New Delhi, Dec 15 (UNI) Marathon talks on climate change in Bali had to reach some concrete results and delegates could not afford to ignore the fourth report of Intergovernmental Panel on Climate Change (IPCC), said the panel chief R K Pachauri .
''With the IPCC report no country can question the reality and the seriousness of climate change and no government in the world, including the US can ignore it,'' said Dr Pachauri.
The 190-nation conference headed deep into overtime after the United States and European Union (EU) feud over the framework for accelerating the fight against climate change beyond 2012.
However, the talks in Bali reached its conclusion after the US said it will accept a compromise text on curbing global warming and launch negotiations on a new global warming pact to succeed the Kyoto Protocol.
The new, stronger climate pact would succeed the existing Kyoto Protocol which expires in 2012, and involve the US and major developing economies, such as India and China.
The contentious issues in the talks was the role of developing countries in cutting emissions. The developing countries are exempted from the ambit of Kyoto Protocol, but the US, Canada and Japan insisted that rapidly emerging economies should take obligations under any new treaty.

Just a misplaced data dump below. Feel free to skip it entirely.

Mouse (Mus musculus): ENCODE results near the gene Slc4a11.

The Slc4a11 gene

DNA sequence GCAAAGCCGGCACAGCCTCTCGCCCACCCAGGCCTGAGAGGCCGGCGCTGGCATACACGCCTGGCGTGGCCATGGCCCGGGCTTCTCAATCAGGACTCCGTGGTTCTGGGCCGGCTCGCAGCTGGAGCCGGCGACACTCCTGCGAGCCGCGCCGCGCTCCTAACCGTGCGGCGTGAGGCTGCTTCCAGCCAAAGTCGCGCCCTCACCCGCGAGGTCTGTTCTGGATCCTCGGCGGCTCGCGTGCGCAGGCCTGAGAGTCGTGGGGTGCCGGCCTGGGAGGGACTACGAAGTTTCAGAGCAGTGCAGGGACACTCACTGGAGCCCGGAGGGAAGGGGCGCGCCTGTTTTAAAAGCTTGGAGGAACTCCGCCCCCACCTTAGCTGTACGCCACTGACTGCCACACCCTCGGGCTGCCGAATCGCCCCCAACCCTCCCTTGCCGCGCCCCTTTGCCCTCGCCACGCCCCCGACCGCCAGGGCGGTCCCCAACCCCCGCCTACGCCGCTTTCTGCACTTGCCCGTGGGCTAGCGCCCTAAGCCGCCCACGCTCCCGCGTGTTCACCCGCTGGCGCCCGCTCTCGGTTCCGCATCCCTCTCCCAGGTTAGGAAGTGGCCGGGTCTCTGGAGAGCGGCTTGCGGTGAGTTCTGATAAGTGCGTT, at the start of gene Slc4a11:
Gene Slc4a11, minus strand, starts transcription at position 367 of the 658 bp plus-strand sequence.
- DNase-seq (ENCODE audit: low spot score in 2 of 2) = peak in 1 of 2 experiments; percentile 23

However, countries such as India and China pointed out that though their emissions were now large they were much lower than those of rich countries, if measured in per capita terms and the developed countries have been the emitters of greenhouse gases for the past 45 years.
Dr Pachauri said even in the US there is a shift of public opinion, not to the extent taking place in the parts of Europe, but the governments has to be wary of it.
''There are 1,300 journalist in Bali right now and if these delegations were to go back without any result or go back with the impression that they have been obstructing the negotiations, they will have a tough time back home,'' Dr Pachauri said.
The talks also involved the role of forests in absorbing carbon from the atmosphere and how poor countries could be rewarded for keeping their forests intact.
''The subject has been discussed. We are working out all the modalities and will be a very complex procedure,'' Dr Pachauri said.